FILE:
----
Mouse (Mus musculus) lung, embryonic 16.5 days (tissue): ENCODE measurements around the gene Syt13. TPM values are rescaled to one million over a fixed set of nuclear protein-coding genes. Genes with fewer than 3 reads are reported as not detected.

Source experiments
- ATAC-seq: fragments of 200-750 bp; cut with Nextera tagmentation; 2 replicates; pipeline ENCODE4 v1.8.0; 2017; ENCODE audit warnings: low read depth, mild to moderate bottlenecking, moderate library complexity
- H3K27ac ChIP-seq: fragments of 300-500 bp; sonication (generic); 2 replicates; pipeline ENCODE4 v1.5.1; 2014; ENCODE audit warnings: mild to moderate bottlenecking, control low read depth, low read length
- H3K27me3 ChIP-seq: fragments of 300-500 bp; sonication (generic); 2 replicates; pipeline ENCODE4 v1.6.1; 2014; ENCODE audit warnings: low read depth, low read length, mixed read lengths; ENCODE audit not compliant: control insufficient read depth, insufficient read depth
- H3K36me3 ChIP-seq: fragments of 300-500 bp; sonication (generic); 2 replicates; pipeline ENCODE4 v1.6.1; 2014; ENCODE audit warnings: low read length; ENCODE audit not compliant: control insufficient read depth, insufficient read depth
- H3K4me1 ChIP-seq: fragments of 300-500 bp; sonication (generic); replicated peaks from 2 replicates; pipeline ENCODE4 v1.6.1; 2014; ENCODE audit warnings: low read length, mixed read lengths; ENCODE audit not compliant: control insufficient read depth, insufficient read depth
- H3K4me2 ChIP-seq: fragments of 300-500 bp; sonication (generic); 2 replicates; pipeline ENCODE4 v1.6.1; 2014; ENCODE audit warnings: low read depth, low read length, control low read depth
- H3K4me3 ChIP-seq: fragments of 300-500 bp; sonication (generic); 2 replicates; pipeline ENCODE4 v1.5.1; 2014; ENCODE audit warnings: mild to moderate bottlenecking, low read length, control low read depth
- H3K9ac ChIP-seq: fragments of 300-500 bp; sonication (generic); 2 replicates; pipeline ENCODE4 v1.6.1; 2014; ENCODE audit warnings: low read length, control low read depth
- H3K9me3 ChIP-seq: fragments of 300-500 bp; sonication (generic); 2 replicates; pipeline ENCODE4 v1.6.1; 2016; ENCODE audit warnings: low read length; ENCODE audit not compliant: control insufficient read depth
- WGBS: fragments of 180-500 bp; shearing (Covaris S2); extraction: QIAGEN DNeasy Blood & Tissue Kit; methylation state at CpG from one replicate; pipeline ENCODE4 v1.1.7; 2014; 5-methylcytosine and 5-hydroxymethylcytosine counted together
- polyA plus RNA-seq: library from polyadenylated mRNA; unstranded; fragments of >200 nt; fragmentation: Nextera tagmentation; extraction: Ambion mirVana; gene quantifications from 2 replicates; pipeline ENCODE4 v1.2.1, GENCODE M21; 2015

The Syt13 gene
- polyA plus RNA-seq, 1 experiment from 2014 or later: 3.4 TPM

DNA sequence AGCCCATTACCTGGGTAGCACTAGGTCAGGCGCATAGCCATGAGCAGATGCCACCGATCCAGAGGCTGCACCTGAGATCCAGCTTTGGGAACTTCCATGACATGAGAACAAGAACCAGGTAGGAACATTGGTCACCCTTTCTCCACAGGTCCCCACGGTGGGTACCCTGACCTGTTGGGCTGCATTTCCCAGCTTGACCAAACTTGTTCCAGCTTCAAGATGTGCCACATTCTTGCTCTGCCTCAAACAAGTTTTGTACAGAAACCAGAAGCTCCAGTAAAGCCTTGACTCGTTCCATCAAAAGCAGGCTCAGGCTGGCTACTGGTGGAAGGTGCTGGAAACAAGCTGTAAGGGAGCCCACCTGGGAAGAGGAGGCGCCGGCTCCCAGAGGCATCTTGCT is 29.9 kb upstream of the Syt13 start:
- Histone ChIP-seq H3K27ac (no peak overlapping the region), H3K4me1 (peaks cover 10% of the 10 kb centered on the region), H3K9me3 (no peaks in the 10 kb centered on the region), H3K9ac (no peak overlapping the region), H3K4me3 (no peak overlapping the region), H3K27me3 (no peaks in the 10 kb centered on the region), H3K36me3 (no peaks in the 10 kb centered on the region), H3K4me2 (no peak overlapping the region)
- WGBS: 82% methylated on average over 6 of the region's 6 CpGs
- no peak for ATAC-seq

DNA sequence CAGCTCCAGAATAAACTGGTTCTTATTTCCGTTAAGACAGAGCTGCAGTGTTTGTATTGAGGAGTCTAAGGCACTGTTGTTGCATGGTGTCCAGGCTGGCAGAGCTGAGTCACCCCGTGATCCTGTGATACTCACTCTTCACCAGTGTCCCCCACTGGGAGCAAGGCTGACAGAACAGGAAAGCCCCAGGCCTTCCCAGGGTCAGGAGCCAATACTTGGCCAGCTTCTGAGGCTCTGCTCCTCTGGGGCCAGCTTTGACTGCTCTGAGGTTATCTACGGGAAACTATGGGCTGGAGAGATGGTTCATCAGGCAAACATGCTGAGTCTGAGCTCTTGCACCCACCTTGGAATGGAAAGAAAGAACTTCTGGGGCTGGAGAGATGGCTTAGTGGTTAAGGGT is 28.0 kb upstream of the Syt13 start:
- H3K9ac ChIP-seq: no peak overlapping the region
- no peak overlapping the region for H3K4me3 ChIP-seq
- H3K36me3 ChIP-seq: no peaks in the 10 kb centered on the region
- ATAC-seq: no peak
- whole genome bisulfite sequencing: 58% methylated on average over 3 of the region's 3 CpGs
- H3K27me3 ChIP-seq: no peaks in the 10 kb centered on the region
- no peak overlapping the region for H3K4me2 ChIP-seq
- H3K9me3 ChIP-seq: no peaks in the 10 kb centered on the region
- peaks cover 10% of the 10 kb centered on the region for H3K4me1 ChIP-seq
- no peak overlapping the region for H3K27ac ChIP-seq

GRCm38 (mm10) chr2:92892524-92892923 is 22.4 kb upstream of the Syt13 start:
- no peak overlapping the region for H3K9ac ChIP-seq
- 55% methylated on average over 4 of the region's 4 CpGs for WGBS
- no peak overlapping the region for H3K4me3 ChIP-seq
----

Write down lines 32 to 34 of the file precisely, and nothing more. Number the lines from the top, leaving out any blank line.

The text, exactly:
- no peak overlapping the region for H3K9ac ChIP-seq
- 55% methylated on average over 4 of the region's 4 CpGs for WGBS
- no peak overlapping the region for H3K4me3 ChIP-seq